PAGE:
But, our fellowship can change. Our fellowship with God is damaged by our disobedience. As we allow sin into our lives, we pull away from God and our fellowship with God is disrupted, and at the same time our fellowship with other Christians is disrupted.

But confession restores fellowship. Confession is when we agree with God as to the nature of what we have done, and we apply the promise of 1 John 1:9 to our lives. Sin is not a simple, “slip up”, sin is terrifying. Our sin is what took Jesus to the cross, sin must never be taken lightly.

One of the first signs of drifting away from fellowship with God is a tendency to pull away from fellowship with each other. We need to be sensitive to each other, when you see another Christian struggling, gently reach out to them, pray for them and encourage them. This is what the Body of Christ is all about. (see Hebrews 10:24-25).

Sermon Sunday April 22, 2018 – The Reality of Hell

Luke 16:19-31

There was a day when all one seemed to hear was “fire and brimstone” sermons, we’ve now gone to the opposite extreme. There is so much preaching on love, grace, and forgiveness, but little or nothing is said about hell. The undeniable truth is that no one in the Bible places more stress on hell as the final consequence of God’s judgment of condemnation than Jesus. Jesus compared hell to the burning trash dump outside of Jerusalem called the valley of Hinnom or Gehenna, he also compared hell to a prison and outer darkness. Jesus likened hell to “a fire” at least twenty separate times.

In Luke 16 we read that Jesus told the Pharisees a story of a poor man called Lazarus and an unnamed rich man. Jesus doesn’t say that this was a parable. It may have been a true account of which only Jesus knew the truth. Or it was a parable that Jesus used to teach the Pharisees the truth of their own lostness.

The rich man was extravagant in his lifestyle, dressing in fine linen, Jesus even said that he feasted every day. And then as if a divinely arranged contrast, we have Lazarus, a poor beggar sitting at his gate, who was possibly a cripple. The name Lazarus means “God is my help”, in contrast, the rich man trusts in his wealth.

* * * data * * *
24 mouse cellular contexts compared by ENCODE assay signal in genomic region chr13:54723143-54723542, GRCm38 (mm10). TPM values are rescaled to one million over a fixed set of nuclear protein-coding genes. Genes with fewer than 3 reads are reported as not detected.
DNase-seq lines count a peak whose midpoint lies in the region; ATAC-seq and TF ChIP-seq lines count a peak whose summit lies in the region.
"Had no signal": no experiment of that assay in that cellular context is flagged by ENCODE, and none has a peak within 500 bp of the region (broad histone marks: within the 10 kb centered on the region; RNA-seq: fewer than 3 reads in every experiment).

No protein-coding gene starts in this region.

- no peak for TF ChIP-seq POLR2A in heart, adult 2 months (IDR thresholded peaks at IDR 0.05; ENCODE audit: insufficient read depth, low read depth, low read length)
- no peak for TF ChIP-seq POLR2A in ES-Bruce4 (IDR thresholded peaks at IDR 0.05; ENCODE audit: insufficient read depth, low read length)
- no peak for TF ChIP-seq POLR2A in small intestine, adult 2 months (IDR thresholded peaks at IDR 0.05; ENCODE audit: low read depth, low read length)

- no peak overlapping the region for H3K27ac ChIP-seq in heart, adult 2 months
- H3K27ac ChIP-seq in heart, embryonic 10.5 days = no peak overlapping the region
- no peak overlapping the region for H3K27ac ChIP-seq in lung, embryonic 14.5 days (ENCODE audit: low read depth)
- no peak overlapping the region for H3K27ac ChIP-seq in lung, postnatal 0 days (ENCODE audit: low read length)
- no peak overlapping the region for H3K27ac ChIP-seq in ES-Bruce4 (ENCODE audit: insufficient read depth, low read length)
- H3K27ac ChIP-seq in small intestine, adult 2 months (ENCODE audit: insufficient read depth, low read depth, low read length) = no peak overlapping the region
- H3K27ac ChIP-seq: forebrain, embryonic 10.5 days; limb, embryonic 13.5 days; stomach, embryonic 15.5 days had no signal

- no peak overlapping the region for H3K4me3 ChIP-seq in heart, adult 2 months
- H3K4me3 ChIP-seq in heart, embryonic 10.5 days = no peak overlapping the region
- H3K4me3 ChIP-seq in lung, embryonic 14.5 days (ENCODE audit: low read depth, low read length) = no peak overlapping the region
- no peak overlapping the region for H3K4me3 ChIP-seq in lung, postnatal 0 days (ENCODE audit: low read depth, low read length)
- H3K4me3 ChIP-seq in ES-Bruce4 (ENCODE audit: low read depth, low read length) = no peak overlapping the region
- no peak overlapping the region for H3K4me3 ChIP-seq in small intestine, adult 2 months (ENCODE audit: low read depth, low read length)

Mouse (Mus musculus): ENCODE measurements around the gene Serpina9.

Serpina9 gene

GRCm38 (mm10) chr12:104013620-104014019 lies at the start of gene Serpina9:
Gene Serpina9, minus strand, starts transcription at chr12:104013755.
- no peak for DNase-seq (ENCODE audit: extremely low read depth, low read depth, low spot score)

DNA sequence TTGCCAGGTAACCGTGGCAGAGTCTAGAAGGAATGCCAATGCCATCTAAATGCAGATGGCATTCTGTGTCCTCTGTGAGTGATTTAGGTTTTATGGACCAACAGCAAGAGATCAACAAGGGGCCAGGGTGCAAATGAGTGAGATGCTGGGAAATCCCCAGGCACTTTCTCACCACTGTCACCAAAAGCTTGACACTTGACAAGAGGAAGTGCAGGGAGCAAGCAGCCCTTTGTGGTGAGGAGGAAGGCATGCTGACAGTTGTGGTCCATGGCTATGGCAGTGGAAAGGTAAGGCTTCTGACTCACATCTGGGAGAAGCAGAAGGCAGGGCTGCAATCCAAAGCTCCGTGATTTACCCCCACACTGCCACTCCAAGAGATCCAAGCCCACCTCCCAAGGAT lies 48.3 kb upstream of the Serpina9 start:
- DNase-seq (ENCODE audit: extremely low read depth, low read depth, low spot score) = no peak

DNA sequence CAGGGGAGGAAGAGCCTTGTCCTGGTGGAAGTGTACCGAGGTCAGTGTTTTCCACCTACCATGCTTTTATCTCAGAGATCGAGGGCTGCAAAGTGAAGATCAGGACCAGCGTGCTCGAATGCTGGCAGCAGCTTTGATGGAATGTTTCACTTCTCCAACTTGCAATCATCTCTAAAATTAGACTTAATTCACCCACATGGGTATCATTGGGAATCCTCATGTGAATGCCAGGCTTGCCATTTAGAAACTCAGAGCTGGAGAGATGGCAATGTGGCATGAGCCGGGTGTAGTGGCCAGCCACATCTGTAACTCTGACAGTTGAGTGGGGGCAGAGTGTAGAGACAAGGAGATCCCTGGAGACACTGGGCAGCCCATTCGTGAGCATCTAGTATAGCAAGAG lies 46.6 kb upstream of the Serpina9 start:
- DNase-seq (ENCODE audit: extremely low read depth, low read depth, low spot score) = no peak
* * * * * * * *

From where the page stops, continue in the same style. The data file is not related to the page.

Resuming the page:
Both these men died, and Lazarus taken by the angels to Abraham’s side. He was given special treatment for a man who was never treated well in this life. In contrast, the rich man, “died and was buried”, no angels, no special treatment. His friends probably began fighting over his estate and soon forgot that he even existed.

The rich man may have had a prestigious funeral with many dignitaries, in contrast the poor Lazarus, probably didn’t have a funeral at all, in fact the body of Lazarus might have been thrown on the burning rubbish dump, Gehenna, the place where unclaimed bodies would have been disposed. But even though his body was burned and discarded, he was taken by angels to Abraham’s side.

The rich man is sent to Hades, a place of torment and utter loneliness, where he begins to cry out for mercy. First, he asks that Abraham sends Lazarus to dip the end of his finger in water to cool his tongue. The rich man was experiencing torment and real flames, it was a very genuine experience, so much so, that a little cool water on his tongue would bring some relief. Abraham responds and explains to the rich man that he has already received his good things in his life, but by rejecting God, he is never going to experience anything good ever again.

But aside from that, Abraham says it is impossible for Lazarus to come to him, there is a great divide between heaven and hell.

Jesus taught that Hell is a real place of eternal suffering, but the worst part of hell is not the physical pain, it is the absence of the presence of God. We have all heard someone say, “Well, I don’t mind if I go to hell. I’ll have a lot of company!” But there is no friendship or “company” in hell! Hell is a place of total loneliness and abandonment.

So how can a loving God permit such a place to exist, let alone send people there?” In asking that question, we reveal that we don’t understand the love of God or the wickedness of sin. God’s love is a perfect holy love, not a shallow sentiment, and sin is rebellion against an all holy and loving God (1 John 1:5).

God does not send people to hell, they send themselves there by refusing to believe on His Son. Hell, ultimately is the absence of God and sin is what separates us from God (Isaiah 59:2). Hell is the natural response of the all-holy God to the wickedness of sin, and unbelief in Jesus as the son of God is the primary source of that wickedness.

God hates sin and evil so much, that he sent his only son Jesus to suffer and die on the cross as the perfect sacrifice, atoning for our sins. Jesus went to the cross as our substitute because he does not want anyone to go to Hell (2 Peter 3:8-10).